LANGLEY BULLACE Introduced by Veitch's nursery at Langley, Buckinghamshire, around 1902, though closer to a damson than a bullace. The vigorous trees are tall with twisted branches and are prolific croppers. The fruit is oval, medium sized and blue-black with a distinct damson flavour. It is ripe in early November. Middle flowering.



LATE TRANSPARENT Bred by Thomas Rivers’ nursery at Sawbridgeworth, Hertfordshire, from the old Transparent Gage, and introduced in 1888. Golden skin and greenish yellow flesh, which is very juicy and very sweet. It is ripe at the end of September. The habit is less vigorous than most. Late flowering. Self Sterile.



LAXTON’S GAGE Introduced in 1919, by the ‘Laxton Brothers’ nurseries of Bedford. It is believed to be a cross between Old Greengage and Victoria, and was an attempt to breed a hardier gage, partially successful. The trees are vigorous and self-fertile, but crop heavier with cross pollination. It flowers mid-season, fruiting at the end of August. Fruit is a little larger than some, clear yellow when ripe, soft, juicy and well flavoured. Middle flowering.






MANACCAN A chance seedling found and grown in the Manaccan and Kea districts of Cornwall, one of many such wild plums long grown there, though Manaccan is considered to be the best. The self fertile, readily suckering trees produce medium sized oval fruit with yellow, pink flushed skin, and apricot flesh. The flavour is rich and acid and is still much prized for jam. The plums are pleasant to eat when fully ripe. It fruits well in part shade. Ripe in September. Early to Middle flowering.





MARJORIE’S SEEDLING Its early origin is unknown, but it was believed to have been found in Berkshire by G.W. Layley at Hillfoot Farm 1912. The National Fruit Trials received it in 1928 and it was introduced to the trade in 1943 by Burleydam Nurseries, Staffs. The large blue-black fruit is mainly popular for cooking and preserving, until fully ripe when it is a very pleasant eating plum.. Fruit is ready from late September to October. Trees are vigorous with good crops. Mainly self fertile. Late flowering.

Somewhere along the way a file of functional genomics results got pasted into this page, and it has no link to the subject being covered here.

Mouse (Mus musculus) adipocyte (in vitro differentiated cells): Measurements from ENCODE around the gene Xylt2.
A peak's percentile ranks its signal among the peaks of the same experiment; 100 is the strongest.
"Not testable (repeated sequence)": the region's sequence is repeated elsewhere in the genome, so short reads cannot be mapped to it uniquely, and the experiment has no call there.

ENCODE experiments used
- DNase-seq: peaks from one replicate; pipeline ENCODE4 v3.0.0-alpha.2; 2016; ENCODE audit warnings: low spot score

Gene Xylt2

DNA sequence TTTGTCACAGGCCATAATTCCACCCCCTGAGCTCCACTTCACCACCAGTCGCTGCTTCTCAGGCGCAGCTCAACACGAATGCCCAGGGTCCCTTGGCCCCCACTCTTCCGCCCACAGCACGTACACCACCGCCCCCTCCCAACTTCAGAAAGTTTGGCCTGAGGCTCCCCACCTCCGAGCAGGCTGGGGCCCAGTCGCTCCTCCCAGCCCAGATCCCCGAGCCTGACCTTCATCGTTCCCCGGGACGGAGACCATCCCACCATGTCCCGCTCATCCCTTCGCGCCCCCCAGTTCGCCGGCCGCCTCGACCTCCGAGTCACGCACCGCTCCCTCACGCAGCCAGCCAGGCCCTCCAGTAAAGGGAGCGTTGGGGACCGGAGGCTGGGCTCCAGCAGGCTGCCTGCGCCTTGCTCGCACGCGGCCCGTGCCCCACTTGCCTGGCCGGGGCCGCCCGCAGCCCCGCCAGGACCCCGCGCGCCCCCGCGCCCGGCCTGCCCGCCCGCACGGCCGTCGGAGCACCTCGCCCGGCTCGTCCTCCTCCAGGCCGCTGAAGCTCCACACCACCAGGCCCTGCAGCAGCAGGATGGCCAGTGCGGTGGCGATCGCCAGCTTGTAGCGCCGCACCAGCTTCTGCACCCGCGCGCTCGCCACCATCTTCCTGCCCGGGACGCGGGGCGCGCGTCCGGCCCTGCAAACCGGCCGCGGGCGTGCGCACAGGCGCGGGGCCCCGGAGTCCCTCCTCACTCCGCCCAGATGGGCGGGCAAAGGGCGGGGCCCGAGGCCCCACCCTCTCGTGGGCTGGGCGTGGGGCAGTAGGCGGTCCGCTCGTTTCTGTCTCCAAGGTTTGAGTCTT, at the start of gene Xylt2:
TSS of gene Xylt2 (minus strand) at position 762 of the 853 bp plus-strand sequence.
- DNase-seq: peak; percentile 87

McLAUGHLIN’S GAGE An American gage raised by James McLaughlin in Maine around 1840 and introduced to Britain later that century. The medium-large greenish yellow fruit, with russet dots, has a rich flavour. Pick from mid-August. Self-sterile. Early to middle flowering.








MERRYWEATHER Raised by Merryweather Nurseries in Nottinghamshire and introduced around 1907. The fruit is larger and rounder than most damsons and there is probably some plum in its ancestry, but it has the true damson flavour. It fruits in early September and is mainly self fertile. Middle flowering.








MIRABELLE DE NANCY One of the mirabelles, small rounded plums with a very sweet flavour. Mirabelle Petite has been known in France at least since the 17th century. Mirabelle De Nancy, is an old form producing larger ‘mirabelles’ in late August. They are golden yellow, flushed pink and with an excellent flavour. A dessert fruit, but also long used for preserves and in pastry dishes. Excellent crops. Middle flowering.







MISSENDEN ABBEY An old damson and one of the last vestiges of a large fruit growing area, surrounding the Abbey, which was founded in 1133, was then destroyed in the ‘Dissolution’ under Henry VIII, later rebuilt and then destroyed by fire. Almost nothing now remains of the historic buildings and the orchards which surrounded it to the west faded away. ‘Orchard Square’, in 1870, became ‘The Square’ in the 1880s, leaving just a small orchard, still attached to the abbey grounds, and a line of damson suckers, now trees, on the land of Abbey Farm, owned by Mr and Mrs Frank Pearce. Concerned for the survival of the remaining trees, they contacted George Lewis of Prestwood Nature, who alerted us. A good old local damson, with all the expected qualities, sweet and sharp, and seemingly mid-season.





NORTH HILLS There are many local varieties of damson spread throughout the country, right up to the borders with Scotland, and there are two, now growing wild on the Common, at Brill, in Buckinghamshire, a village close to us. This one grows on the north side of the hill that Brill is built upon. Very hardy. Middle flowering. *










OLD GREENGAGE Also called Reine Claude and Greengage. It is a population rather than a variety since it comes reasonably true from seed, having been interbred for centuries. It is called Reine Claude after the wife of the French King Francis 1st, 1494-1547. It came originally from Armenia, via Greece, but has been known in France since the late 15th century and in England since at least the late 16th century. It was mentioned by Parkinson as Verdoch, suggesting it might have arrived here via Italy. It has since been known as Verdoccia. In 1724 Sir William Gage, who had a garden at Hengrave Hall in Bury St Edmunds, acquired the green fruit but his gardener lost the label. It then became known as a green ‘Gage’. Medium sized fruit with transparent flesh, flushed amber. If eaten when exactly ripe, it is said to have the best flavour. Ripe in late August. There are conflicting claims on self fertility. Crops can be irregular. Middle flowering.